I've, apparently, the last time, I can't remember the year, but I, the last time, I think it was
well before 2008, the last time I think they turned round and said that I wa-, I virtually died
um, cos the blood level was rock bottom. But hopefully I, I won't let myself get into that
condition again. Yeah.

So you've, you've had this from birth then?


How, you said, but you said it wasn't diagnosed until you came to Cambridge?

Cambridge, yeah. They had- loads of different hospitals that I was transported around
were trying to do study on it, and uh, apparently a ho- uh Cambridge Addenbrooke's, they
found the, the cause and what was dia-, and the diagnosis and I think somebody put uh, a
study in The Lancet about it. Yeah it's uh, quite an odd. Yeah.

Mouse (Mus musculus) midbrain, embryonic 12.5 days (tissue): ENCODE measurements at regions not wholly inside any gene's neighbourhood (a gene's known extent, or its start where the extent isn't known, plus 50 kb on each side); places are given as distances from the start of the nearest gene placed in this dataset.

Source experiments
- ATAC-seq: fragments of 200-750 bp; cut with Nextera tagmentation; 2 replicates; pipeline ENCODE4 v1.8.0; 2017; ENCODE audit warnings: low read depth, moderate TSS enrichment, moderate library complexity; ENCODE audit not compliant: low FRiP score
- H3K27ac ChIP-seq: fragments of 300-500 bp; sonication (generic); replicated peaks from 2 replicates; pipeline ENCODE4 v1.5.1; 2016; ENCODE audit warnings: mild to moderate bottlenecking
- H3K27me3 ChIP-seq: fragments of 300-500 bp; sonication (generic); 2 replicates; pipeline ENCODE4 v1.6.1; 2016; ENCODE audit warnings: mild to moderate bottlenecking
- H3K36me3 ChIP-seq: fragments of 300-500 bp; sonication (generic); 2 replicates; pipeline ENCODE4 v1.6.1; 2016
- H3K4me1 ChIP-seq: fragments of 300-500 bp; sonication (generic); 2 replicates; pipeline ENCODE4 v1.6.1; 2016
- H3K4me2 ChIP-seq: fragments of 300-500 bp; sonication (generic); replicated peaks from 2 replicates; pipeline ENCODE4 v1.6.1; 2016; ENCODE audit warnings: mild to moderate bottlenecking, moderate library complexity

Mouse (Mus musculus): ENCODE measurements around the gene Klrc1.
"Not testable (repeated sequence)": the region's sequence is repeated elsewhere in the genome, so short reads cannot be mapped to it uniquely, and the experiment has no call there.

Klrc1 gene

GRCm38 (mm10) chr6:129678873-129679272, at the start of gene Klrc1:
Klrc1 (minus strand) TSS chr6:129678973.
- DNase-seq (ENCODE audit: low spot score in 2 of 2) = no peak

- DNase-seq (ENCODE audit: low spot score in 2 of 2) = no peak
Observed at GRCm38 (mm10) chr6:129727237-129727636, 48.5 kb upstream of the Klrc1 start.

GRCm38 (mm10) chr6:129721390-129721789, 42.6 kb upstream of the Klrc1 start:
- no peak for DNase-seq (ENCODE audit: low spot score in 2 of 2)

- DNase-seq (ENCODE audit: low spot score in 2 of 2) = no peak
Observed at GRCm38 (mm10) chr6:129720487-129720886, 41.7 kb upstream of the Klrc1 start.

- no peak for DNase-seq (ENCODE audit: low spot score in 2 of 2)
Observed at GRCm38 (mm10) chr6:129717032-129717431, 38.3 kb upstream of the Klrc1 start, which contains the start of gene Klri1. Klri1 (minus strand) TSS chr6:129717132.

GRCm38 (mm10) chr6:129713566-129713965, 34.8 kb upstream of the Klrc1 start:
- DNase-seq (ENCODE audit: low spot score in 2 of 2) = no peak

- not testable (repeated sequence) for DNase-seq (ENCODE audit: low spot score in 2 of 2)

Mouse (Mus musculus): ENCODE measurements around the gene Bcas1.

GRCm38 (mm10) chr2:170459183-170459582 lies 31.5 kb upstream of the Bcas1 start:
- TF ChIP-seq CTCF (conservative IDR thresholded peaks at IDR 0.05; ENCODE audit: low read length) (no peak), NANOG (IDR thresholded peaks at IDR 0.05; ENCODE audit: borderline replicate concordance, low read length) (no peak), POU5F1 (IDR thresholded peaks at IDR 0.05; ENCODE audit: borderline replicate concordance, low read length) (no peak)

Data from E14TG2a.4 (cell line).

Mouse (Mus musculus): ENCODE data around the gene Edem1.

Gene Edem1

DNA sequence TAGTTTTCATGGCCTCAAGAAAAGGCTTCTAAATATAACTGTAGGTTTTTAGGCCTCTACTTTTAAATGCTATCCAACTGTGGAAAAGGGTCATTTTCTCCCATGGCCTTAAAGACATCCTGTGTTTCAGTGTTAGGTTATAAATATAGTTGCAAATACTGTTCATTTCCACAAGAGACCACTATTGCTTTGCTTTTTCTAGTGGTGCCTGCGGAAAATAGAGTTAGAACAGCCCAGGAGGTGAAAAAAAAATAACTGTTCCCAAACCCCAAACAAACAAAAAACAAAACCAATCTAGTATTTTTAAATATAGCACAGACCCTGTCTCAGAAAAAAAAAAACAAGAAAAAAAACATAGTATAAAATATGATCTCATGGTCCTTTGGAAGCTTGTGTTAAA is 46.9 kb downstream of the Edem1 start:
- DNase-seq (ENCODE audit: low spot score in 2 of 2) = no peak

I've not heard of it before myself, I have to say.


Is it, do you know the prevalence of it? Is it rare or?

I'm not sure whether it's rare rare, but I should imagi- um, I was told not to eat green beans
and not to do, eat certain things uh, but um, I've just learnt to, to uh live with it. I've, there's
not a lot that I don't eat that's, uh affects me anymore. So, yeah.


Brilliant. If you're like, if you have an iron deficiency, do you eat like, I don't know lots of,
are you allowed like broccoli and stuff?

I, I eat a lot of vegetables. I eat a lot of vegetables but I also like uh, cabbage water, that's
got a lot of- Yeah, so that's got a lot of iron in it when you, when you, you know drink that.
But they've, they've put me on Folic Acid, I don't know how many years I haven't, I've been
on that. It's, yeah I take one tablet every day. 5 milligrams.